I wrote such a comprehensive report on our HRM session last week, that I don’t think there’s much more to report from yesterday’s session.  We basically covered the same ground again.  I found it really useful to do so actually and felt it helped me get a firmer grasp on the various types of requirements and how they work together.  Now we’ll have to put that to the test with the allotment example.

Apart from checking our tree

To remind you, here is the Tree Diagram we’d put together. Click it t expand it. Well, it’s actually one of two we produced, but it’s the more developed one.   Thanks to Matt for putting it together in electronic format. There’s still more work to do on it, and it will be interesting to pick that back up again, once we’ve fully defined out requirements with the HRM.  We had a helpful comment on an older post pointing out we’d not defined functions as verb nouns, so we’ll take that on board and be careful to remodel the requirements correctly.  Thanks for the comment julian Johnson.  It’s appreciated.

Allotment System Tree Diagram

What are Requirements anyway?

One thing I’m not sure we have covered here in the blog, is an actual definition of what Requirements are.  So here is one from the Systems Engineering Book of Knowledge (SEBoK):

Statement that identifies a product* or process operational, functional, or design characteristic or constraint, which is unambiguous, testable or measurable, and necessary for product or process acceptability.

*includes product, service, or enterprise.

It looks as though they have taken this definition from the ISO/IEC 42010:2007 Standard.  You may, or may not choose to look that up. 

The homework

The homework for next week is to individually think about how we might turn the definitions of categories of requirements into language that is more understandable and accessible to our colleagues.  Terms such as “Non-Functional Implementation Requirements” are going to leave people wondering what on earth we are talking about.  Whilst it might make us sound ever so clever, it would likely make people think we’re weird and talking unhelpful gibberish.  The challenge will be to find terminology that will be meaningful to people, but also manage to retain the specificity of the original.  Let’s see what we can come up with.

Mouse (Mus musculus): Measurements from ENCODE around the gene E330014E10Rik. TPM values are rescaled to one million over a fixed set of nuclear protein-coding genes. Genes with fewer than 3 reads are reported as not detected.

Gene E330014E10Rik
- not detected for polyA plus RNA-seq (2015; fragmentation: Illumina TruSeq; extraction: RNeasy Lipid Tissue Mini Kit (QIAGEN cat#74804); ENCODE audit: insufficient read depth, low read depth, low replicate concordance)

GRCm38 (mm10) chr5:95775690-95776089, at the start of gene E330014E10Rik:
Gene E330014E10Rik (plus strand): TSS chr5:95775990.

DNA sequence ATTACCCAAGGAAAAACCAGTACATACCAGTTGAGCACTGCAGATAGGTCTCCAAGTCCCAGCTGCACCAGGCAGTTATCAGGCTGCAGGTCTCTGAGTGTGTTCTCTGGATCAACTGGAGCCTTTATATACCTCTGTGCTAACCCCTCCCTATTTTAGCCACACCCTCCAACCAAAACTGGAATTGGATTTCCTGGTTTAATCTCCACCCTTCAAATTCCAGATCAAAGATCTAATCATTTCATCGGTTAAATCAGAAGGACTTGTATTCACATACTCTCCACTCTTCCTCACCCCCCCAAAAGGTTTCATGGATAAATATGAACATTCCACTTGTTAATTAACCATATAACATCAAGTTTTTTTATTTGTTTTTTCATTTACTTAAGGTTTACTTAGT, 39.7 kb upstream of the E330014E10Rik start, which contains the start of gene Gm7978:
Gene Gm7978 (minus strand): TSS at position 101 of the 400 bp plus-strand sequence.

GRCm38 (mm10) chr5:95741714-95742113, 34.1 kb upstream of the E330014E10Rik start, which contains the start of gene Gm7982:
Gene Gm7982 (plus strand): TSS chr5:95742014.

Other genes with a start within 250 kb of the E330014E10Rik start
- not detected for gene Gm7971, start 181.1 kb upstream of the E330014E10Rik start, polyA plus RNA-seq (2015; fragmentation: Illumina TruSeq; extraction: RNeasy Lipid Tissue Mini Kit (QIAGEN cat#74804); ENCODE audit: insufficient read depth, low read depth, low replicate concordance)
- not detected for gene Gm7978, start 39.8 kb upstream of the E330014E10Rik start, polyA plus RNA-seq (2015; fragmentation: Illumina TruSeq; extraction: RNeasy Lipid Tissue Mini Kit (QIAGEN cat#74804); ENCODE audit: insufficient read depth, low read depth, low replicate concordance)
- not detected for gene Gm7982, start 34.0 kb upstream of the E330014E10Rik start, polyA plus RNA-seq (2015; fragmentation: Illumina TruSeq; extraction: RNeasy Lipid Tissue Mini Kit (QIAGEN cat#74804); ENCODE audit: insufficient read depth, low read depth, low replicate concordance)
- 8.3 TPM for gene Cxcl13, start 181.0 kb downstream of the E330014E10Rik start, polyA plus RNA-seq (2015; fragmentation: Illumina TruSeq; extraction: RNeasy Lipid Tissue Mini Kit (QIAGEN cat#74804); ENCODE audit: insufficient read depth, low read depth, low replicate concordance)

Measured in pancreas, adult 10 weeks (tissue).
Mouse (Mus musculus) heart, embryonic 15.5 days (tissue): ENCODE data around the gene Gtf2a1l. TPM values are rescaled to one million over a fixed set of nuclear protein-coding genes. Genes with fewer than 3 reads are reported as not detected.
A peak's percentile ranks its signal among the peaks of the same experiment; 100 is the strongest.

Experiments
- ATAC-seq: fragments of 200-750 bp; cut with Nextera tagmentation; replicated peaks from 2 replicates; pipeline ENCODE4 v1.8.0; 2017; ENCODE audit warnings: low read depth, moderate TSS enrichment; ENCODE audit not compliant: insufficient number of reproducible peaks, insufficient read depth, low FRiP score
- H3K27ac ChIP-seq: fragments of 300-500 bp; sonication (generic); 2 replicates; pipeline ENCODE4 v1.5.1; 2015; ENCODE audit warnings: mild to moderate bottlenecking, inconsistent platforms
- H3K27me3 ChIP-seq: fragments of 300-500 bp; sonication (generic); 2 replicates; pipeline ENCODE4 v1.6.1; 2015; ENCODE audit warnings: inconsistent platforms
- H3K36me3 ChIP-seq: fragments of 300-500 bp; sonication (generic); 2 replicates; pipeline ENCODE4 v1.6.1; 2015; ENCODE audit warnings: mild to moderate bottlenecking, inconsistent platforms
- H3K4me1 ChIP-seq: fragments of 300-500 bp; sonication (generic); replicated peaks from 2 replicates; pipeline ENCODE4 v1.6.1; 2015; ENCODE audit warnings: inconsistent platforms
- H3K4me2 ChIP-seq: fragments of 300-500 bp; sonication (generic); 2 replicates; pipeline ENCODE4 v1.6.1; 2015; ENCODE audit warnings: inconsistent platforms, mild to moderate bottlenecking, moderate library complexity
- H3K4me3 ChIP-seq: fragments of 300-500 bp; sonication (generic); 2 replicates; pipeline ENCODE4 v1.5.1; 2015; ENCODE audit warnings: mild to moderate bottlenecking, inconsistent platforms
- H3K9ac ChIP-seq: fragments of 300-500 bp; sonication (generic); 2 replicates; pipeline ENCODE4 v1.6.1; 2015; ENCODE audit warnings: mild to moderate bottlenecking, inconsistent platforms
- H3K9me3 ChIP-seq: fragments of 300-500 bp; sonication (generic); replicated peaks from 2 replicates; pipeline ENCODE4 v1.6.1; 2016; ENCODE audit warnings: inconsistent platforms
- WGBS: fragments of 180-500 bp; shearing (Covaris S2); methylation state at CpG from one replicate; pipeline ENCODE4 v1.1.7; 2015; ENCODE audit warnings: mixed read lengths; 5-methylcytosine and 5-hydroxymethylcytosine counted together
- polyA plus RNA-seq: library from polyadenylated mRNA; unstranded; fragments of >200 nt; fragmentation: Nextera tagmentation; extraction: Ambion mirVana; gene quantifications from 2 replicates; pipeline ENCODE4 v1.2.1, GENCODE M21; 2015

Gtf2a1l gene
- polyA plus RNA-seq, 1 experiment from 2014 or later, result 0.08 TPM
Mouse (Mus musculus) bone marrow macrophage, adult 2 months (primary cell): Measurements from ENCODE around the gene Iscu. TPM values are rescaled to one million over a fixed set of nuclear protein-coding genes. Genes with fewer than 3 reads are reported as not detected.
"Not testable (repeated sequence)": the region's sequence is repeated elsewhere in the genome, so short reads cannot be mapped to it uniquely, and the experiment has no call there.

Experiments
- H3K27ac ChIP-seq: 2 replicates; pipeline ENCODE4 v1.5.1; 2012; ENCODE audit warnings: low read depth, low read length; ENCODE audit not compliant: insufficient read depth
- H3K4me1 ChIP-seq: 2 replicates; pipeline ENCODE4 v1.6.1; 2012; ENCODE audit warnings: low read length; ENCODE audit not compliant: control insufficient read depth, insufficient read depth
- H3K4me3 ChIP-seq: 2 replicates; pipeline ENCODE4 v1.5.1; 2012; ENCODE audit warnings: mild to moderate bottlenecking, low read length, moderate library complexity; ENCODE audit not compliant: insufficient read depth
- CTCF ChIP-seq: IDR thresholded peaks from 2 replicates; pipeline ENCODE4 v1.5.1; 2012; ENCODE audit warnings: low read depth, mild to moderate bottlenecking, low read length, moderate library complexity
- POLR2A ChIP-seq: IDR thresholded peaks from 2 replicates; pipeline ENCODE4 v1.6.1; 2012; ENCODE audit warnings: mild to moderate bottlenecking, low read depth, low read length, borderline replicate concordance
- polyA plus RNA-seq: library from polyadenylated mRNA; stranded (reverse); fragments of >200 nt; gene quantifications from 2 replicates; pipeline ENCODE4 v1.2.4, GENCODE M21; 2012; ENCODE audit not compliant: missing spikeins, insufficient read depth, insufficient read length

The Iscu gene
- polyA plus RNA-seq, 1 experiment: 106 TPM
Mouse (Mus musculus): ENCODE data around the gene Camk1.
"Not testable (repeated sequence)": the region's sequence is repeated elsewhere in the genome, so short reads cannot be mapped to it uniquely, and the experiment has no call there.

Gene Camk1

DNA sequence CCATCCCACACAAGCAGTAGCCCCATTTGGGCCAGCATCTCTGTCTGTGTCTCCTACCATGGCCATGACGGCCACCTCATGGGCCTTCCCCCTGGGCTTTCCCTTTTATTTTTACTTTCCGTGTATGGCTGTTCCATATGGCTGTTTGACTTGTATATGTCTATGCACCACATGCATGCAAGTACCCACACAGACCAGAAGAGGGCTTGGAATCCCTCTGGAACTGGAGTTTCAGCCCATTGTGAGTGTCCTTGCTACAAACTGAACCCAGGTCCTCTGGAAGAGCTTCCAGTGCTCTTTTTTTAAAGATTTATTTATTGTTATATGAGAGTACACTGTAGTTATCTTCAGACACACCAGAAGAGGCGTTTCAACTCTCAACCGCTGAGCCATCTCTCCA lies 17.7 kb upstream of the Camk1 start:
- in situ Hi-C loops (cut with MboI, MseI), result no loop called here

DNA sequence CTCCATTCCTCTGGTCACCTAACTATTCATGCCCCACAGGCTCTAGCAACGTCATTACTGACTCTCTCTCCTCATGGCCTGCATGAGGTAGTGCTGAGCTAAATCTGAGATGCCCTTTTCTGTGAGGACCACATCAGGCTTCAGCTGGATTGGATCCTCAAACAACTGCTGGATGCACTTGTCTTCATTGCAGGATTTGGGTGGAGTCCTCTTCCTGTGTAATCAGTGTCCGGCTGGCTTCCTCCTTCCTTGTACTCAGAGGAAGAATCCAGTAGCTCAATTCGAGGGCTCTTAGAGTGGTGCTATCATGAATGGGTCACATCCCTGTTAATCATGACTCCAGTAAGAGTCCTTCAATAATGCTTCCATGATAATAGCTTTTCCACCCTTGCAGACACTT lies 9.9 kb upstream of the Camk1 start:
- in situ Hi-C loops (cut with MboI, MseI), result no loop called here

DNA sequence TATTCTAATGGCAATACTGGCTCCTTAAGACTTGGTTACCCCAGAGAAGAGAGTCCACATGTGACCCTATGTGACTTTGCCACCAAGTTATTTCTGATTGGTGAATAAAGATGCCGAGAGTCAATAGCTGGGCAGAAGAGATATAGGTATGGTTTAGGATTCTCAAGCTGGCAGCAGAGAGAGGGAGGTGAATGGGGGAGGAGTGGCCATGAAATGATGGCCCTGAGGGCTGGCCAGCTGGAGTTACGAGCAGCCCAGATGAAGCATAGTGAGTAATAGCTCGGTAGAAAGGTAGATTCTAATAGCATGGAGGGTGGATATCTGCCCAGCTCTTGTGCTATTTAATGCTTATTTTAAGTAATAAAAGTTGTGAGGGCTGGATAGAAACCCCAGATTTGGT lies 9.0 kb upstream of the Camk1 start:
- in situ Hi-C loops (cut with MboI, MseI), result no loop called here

Enjoy your weekend,

Tim

Week 11 – Growing Trees

Written 19/07/2016

Dear STAers,

I’ve been modelling

Sorry I didn’t get this message out on Friday evening as per usual. I needed to transfer our paper based Tree Diagram we drafted in the session into an electronic form and so did that at the weekend.  I found a nice web based system called draw.io for building these kind of hierarchical diagrams.  Here is the model I built:

Allotment Purpose Tree Diagram
Allotment Purpose Tree Diagram – First Cut
To step back to last week’s session though, here’s a recap.

We met with the intention of turning the outputs of the previous week’s session where we created an Affinity Diagram into a more structured expression of the system purpose, a Tree Diagram.  If you recall, the objective of the Affinity Diagram was to generate system requirements in a semi structured way.  It was fun and very productive.

The idea of the Tree Diagram being that we wanted to structure those requirements into the overarching purpose and sub-purposes, or functions, as Stuart Burge had done with the toaster example in his “Purpose” paper (attached).  This would then give us a model to test against the actual allotment, to see whether it is fit for purpose, or indeed to design a new allotment.  It’s worth remembering this would only be from the allotment users’ perspective at the moment though.